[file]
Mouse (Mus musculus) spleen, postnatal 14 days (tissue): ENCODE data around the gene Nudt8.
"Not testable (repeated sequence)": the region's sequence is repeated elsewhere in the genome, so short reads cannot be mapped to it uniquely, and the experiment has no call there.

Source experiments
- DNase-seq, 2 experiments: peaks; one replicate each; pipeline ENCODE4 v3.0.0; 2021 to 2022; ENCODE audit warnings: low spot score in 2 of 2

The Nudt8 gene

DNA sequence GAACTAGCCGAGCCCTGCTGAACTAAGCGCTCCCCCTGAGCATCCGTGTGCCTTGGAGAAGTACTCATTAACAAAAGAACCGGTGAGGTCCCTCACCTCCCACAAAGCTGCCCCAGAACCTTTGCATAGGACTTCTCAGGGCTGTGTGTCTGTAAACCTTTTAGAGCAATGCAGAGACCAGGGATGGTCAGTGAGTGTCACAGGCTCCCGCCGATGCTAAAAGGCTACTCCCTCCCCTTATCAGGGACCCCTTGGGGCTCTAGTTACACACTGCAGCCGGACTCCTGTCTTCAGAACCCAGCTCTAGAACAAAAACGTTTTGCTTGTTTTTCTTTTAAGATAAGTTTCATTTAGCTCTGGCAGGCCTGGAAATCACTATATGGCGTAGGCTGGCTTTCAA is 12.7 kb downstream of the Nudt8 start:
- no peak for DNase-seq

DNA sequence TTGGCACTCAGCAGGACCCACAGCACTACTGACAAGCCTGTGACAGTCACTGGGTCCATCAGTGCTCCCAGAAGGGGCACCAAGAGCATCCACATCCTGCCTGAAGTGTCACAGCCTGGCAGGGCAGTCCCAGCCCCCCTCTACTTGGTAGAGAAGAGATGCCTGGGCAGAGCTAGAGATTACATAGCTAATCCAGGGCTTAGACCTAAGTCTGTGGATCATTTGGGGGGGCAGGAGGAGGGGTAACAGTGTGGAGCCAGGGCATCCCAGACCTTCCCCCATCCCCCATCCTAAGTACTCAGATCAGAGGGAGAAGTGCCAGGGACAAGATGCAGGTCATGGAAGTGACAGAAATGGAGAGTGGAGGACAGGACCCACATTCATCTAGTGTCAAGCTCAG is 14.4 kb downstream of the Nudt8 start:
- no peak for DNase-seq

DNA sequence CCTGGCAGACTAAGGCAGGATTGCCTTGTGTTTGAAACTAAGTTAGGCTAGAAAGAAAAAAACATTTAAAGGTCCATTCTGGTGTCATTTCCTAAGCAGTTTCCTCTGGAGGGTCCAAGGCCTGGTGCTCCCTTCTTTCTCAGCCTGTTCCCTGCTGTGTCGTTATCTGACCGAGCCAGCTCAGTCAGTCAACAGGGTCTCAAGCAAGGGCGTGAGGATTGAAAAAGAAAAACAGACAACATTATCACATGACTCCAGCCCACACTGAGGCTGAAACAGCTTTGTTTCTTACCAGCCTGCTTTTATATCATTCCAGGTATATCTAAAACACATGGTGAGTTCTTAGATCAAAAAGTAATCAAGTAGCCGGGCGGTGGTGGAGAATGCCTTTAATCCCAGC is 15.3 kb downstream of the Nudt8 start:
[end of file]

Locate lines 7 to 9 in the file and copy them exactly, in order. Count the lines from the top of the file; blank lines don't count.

- no peak for DNase-seq

DNA sequence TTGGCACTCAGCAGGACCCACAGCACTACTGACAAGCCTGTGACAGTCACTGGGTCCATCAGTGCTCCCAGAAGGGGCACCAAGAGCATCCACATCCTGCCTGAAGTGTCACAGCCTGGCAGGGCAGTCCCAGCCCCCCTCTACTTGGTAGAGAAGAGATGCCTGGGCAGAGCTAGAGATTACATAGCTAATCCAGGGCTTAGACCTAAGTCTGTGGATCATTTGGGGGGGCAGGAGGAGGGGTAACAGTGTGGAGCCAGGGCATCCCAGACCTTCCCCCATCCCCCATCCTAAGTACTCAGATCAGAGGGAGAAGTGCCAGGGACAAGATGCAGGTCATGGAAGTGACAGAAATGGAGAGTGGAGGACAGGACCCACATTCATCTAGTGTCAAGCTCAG is 14.4 kb downstream of the Nudt8 start:
- no peak for DNase-seq